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October 17, 2021, 06:54:35 PM
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: Rate The Last Movie You Saw  ( 4156552 )
drinkanddestroy
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« #19665 : April 13, 2021, 10:56:42 PM »

I got the Kino BRD of Port of Shadows. it?s noticeably darker than the Criterion DVD, as you will see in Beaver?s screencaps http://www.dvdbeaver.com/film/dvdreview3/portofshadows.htm

The DVD had some damaged shots. While I only watched a few minutes of the BRD, I didn?t notice much damage, so I guess they cleaned that up.

But what is really weird is that they changed the English subtitles. As a big fan of the movie who has seen it a few times and knows the dialogue, it is quite jarring to see new (and not necessarily improved) subtitles.

For this reason, I think I will stick with the DVD, and live with the damaged frames

Studio Canal also released a BRD. From Beaver?s screencap I see that that movie has yet another subtitle!

« : April 13, 2021, 11:01:09 PM drinkanddestroy »

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« #19666 : April 15, 2021, 07:14:31 AM »

Studio Canal also released a BRD. From Beaver?s screencap I see that that movie has yet another subtitle!
The possible variations are nearly infinite. As with all translated dialog.

Nosferatu in Venice (1988) - 0/10. Kinski, Venice, naked women . . . and yet, this is probably the worst film ever made. Lots of posing, also many ridiculous speeches (though none by Klaus, who mostly acts by grimacing). Christopher Plummer and Donald Pleasence are also in the film, and completely wasted.



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« #19667 : April 15, 2021, 06:16:08 PM »

Fitzcarraldo (1982) - 7/10. Not my favorite Herzog, so it sat in the BFI box from 2014 unwatched until now. But after the harrowing experience of Nosferatu in Venice, I wanted to see something with Kinski that was reasonably good. I'm still rather indifferent to this title--the pulling-the-steamship-over-the-mountain sequence is cool, but the film takes forever to get there--but this time I really appreciated the beauty of every frame. Man, talk about a well-lit film. In the 70s and early 80s Herzog used two photographers as his principal cameramen: Thomas Mauch (Aguirre) and Jorg Schmidt-Reitwein (Heart of Glass; Nosferatu). I'd been thinking that Schmidt-Reitwein was the better of the two, but this film is credited to Mauch and it looks superb. Lots of natural lighting and never any unmotivated artificial illumination.  I guess this is one of those films that work best playing in the background while you get on with other things. Every once in a while you can look up and suddenly see something beautiful.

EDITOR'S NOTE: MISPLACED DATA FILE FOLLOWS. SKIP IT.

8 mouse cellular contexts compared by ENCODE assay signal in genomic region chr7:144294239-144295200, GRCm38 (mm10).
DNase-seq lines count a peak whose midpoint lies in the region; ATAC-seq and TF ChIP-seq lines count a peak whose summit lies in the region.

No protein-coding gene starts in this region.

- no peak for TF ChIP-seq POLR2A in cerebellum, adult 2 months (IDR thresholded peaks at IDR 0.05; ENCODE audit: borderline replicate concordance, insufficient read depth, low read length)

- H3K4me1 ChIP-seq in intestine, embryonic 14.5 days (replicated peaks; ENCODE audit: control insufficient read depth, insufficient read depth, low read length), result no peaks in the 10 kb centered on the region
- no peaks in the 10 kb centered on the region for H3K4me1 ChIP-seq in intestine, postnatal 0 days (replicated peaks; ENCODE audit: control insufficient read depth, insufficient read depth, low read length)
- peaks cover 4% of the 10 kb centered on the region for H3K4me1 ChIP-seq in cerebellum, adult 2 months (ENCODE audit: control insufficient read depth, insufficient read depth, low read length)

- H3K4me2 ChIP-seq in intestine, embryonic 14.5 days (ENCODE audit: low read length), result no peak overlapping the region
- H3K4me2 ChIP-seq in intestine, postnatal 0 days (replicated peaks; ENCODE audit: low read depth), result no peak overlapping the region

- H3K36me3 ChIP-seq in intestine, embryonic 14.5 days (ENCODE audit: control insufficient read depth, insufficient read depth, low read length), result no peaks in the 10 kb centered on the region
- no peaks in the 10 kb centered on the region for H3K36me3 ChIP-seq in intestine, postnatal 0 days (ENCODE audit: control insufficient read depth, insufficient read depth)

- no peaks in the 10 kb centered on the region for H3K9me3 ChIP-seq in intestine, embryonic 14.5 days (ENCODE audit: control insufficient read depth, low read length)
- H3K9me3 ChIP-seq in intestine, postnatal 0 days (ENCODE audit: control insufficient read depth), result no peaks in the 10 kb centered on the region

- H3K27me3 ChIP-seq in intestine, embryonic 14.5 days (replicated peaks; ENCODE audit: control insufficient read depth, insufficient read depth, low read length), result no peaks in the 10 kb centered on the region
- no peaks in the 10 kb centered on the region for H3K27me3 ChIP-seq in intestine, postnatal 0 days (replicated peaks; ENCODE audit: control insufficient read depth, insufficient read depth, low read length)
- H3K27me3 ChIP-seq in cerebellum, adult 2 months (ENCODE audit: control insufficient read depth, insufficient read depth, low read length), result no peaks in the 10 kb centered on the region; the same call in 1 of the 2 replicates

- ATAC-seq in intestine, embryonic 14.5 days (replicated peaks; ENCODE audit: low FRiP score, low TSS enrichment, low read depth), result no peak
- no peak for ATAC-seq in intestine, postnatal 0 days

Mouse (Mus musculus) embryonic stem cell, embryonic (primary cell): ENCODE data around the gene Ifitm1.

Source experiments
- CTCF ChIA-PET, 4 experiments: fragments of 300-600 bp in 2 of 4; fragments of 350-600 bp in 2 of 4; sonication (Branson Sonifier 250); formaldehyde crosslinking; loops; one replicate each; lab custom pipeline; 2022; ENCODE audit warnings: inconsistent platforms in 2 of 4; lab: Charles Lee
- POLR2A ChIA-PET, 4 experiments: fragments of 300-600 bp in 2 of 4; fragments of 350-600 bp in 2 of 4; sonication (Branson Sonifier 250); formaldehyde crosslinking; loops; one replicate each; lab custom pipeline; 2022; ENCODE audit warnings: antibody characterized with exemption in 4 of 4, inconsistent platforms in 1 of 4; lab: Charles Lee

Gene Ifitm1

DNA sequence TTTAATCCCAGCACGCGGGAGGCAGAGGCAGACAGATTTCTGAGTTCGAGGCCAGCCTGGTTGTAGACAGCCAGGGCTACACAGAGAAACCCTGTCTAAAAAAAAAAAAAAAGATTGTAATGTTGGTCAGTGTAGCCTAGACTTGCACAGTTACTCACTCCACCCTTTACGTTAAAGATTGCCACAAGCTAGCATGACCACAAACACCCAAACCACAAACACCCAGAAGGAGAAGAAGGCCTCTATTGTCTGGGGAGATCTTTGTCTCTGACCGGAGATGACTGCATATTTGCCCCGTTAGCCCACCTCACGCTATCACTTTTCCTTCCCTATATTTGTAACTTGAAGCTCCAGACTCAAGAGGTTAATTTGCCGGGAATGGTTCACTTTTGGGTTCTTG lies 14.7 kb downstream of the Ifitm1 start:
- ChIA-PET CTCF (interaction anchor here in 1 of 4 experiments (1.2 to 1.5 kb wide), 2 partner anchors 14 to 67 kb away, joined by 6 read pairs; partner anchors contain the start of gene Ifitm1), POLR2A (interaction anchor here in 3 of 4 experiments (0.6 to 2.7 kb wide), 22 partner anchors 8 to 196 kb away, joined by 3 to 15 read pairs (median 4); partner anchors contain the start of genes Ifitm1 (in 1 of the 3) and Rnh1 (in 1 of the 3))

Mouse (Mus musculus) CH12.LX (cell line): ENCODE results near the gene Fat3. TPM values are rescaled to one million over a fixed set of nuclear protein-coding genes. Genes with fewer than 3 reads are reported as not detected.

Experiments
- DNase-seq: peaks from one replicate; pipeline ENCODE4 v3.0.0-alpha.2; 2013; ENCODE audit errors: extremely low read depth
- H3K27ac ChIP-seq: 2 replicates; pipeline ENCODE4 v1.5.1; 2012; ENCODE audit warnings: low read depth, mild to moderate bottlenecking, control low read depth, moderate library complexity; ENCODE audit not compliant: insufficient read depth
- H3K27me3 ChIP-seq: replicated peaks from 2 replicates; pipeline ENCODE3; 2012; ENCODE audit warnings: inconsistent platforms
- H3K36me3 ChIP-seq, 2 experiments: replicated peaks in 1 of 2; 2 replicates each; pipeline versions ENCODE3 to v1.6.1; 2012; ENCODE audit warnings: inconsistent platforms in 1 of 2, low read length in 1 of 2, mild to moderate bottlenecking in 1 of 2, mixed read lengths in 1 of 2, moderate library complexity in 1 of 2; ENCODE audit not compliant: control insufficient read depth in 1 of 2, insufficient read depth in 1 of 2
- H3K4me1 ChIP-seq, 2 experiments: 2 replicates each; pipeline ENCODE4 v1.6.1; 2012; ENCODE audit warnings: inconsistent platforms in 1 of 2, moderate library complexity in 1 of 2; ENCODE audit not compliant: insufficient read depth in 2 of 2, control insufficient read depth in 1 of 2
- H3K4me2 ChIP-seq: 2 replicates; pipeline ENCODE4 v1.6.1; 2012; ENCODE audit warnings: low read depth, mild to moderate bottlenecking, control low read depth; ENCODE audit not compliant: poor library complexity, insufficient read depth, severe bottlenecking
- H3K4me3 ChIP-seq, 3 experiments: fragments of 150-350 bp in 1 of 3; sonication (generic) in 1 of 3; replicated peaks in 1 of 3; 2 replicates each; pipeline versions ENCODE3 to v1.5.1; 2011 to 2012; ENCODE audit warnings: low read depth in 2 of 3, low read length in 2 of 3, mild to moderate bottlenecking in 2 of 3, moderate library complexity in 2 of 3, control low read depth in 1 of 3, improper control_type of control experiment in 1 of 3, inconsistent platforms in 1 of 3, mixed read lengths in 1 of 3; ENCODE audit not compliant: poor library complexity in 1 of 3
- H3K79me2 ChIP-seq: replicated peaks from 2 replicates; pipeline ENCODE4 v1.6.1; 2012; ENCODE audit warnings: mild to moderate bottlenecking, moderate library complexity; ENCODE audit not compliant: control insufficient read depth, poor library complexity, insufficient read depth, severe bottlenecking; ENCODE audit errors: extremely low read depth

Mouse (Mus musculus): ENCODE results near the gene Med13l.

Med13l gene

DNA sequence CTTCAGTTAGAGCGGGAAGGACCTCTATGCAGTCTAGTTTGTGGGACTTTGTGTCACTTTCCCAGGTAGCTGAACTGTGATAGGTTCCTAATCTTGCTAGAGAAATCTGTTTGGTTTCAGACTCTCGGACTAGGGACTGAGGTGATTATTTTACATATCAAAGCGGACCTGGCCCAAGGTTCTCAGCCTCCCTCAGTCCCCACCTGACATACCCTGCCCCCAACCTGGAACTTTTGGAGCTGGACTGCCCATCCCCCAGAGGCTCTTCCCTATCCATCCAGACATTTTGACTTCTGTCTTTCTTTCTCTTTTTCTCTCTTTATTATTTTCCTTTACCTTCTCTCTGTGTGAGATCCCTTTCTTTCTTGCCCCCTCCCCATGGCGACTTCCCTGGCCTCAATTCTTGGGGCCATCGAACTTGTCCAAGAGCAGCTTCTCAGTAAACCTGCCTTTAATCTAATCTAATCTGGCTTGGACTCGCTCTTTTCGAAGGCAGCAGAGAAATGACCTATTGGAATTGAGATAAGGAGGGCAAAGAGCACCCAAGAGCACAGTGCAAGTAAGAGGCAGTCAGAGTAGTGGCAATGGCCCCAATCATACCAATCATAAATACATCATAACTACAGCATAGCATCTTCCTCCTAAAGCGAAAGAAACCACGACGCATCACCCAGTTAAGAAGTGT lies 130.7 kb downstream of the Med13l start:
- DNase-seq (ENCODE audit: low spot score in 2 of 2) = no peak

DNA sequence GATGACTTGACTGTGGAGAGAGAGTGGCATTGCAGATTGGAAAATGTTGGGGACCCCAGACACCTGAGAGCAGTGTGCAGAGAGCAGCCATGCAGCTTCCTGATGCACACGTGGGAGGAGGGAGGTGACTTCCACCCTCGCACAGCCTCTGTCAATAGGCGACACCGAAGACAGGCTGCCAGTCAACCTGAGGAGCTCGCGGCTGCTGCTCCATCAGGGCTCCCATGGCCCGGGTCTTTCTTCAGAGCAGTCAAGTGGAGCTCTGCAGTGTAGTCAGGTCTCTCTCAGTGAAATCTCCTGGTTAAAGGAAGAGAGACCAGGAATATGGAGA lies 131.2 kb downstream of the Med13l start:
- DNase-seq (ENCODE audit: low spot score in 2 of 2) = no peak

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« #19668 : April 16, 2021, 08:12:21 AM »

Crossfire (1947) - 5/10. Beats me why some people like this film. It's just a lot of talk, and not very interesting talk at that. Robert Ryan gives a great performance, of course, but he isn't playing a very interesting character. There are no interesting characters in the film at all; even Mitchum here is just a collection of surly lines. Some say this is a film noir, but it's really just a civics lesson told by typically anodyne Robert Young. The new blu-ray, though, sure looks nice.



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« #19669 : April 17, 2021, 08:54:35 PM »

Crossfire (1947) - 5/10. Beats me why some people like this film. It's just a lot of talk, and not very interesting talk at that. Robert Ryan gives a great performance, of course, but he isn't playing a very interesting character. There are no interesting characters in the film at all; even Mitchum here is just a collection of surly lines. Some say this is a film noir, but it's really just a civics lesson told by typically anodyne Robert Young. The new blu-ray, though, sure looks nice.


The civics speech by Young may be the one bad part of the movie. This is an 8/10


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« #19670 : April 19, 2021, 04:54:41 AM »

"All Good Now" 2010, rate 6/10.  Based on the Durst murder/disappearance.  Kirsten Dunst was good, so was Ryan Gosling.

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« #19671 : April 22, 2021, 02:48:33 PM »

My Cousin Rachel (1952) - 10/10. Wow, an early 50s film filled with both kink and ambiguity (though there is no ambiguity about the kink). Richard Burton (quite young here) does his usual ham routine, but it really works, contrasting well with Olivia de Havilland's underplaying. I've never read the novel, but I'm guessing Daphne du Maurier was going for gothic meets Henry James. What fun. And nice to see California playing once again the rocky coast of Cornwall.



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« #19672 : April 23, 2021, 07:01:39 AM »

La main du diable / Carnival of Sinners (1943) - 7/10. Pierre Fresnay sells his soul to the devil (a small man in black with a bowler hat) to become a successful artist. In the transaction he acquires a talisman: the amputated hand of a 15th Century monk. If he dies in possession he's going to hell; to save himself he can sell the hand but must do so at a loss, and he only paid a centime for it . . . Thus Tourneur pere crafts a tale of dread at almost the same time Tourneur fils was making Cat People.